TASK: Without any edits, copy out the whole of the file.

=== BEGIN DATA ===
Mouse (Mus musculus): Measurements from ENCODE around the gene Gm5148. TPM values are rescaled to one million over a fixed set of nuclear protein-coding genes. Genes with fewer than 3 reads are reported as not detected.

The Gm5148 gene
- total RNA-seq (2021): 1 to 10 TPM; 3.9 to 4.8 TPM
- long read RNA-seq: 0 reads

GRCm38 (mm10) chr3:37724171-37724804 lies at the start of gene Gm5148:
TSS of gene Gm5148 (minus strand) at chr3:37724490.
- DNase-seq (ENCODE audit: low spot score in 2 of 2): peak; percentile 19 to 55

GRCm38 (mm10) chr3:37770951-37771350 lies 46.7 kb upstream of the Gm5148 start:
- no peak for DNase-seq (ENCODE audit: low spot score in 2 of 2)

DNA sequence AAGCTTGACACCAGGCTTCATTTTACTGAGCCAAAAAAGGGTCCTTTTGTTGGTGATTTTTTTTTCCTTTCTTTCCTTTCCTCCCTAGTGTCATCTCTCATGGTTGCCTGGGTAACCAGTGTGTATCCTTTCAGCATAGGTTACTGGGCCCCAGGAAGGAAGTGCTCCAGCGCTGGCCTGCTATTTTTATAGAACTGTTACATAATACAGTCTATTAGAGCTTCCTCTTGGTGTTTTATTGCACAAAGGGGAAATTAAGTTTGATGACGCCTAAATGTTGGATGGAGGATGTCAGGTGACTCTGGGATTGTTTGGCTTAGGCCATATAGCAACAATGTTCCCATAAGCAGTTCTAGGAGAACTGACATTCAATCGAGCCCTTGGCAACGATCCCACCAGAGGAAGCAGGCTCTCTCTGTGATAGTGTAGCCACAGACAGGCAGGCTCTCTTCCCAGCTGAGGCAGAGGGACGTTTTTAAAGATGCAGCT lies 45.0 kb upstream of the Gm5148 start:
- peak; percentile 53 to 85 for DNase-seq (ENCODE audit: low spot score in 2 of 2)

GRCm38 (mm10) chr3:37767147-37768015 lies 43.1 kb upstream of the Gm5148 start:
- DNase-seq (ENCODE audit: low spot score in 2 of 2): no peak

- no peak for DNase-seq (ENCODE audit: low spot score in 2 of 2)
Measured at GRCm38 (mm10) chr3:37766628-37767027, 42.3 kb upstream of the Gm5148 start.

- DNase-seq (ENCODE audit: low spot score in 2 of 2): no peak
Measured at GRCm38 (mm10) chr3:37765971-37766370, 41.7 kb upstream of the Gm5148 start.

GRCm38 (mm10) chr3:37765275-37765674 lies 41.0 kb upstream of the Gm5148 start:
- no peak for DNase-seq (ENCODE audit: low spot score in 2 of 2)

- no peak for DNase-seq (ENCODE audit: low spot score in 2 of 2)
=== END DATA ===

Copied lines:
Mouse (Mus musculus): Measurements from ENCODE around the gene Gm5148. TPM values are rescaled to one million over a fixed set of nuclear protein-coding genes. Genes with fewer than 3 reads are reported as not detected.

The Gm5148 gene
- total RNA-seq (2021): 1 to 10 TPM; 3.9 to 4.8 TPM
- long read RNA-seq: 0 reads

GRCm38 (mm10) chr3:37724171-37724804 lies at the start of gene Gm5148:
TSS of gene Gm5148 (minus strand) at chr3:37724490.
- DNase-seq (ENCODE audit: low spot score in 2 of 2): peak; percentile 19 to 55

GRCm38 (mm10) chr3:37770951-37771350 lies 46.7 kb upstream of the Gm5148 start:
- no peak for DNase-seq (ENCODE audit: low spot score in 2 of 2)

DNA sequence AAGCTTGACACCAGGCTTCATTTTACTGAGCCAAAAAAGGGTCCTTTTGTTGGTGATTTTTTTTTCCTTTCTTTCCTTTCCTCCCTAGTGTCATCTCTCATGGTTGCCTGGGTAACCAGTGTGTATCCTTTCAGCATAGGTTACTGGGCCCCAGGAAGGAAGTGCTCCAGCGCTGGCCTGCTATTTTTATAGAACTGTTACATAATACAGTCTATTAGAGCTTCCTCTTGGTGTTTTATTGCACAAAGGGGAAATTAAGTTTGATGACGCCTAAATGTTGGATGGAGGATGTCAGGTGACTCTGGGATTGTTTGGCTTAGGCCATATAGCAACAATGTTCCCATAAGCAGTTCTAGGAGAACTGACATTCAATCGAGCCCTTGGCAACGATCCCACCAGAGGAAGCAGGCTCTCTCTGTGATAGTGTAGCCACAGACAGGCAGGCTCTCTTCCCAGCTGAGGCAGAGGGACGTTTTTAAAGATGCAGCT lies 45.0 kb upstream of the Gm5148 start:
- peak; percentile 53 to 85 for DNase-seq (ENCODE audit: low spot score in 2 of 2)

GRCm38 (mm10) chr3:37767147-37768015 lies 43.1 kb upstream of the Gm5148 start:
- DNase-seq (ENCODE audit: low spot score in 2 of 2): no peak

- no peak for DNase-seq (ENCODE audit: low spot score in 2 of 2)
Measured at GRCm38 (mm10) chr3:37766628-37767027, 42.3 kb upstream of the Gm5148 start.

- DNase-seq (ENCODE audit: low spot score in 2 of 2): no peak
Measured at GRCm38 (mm10) chr3:37765971-37766370, 41.7 kb upstream of the Gm5148 start.

GRCm38 (mm10) chr3:37765275-37765674 lies 41.0 kb upstream of the Gm5148 start:
- no peak for DNase-seq (ENCODE audit: low spot score in 2 of 2)

- no peak for DNase-seq (ENCODE audit: low spot score in 2 of 2)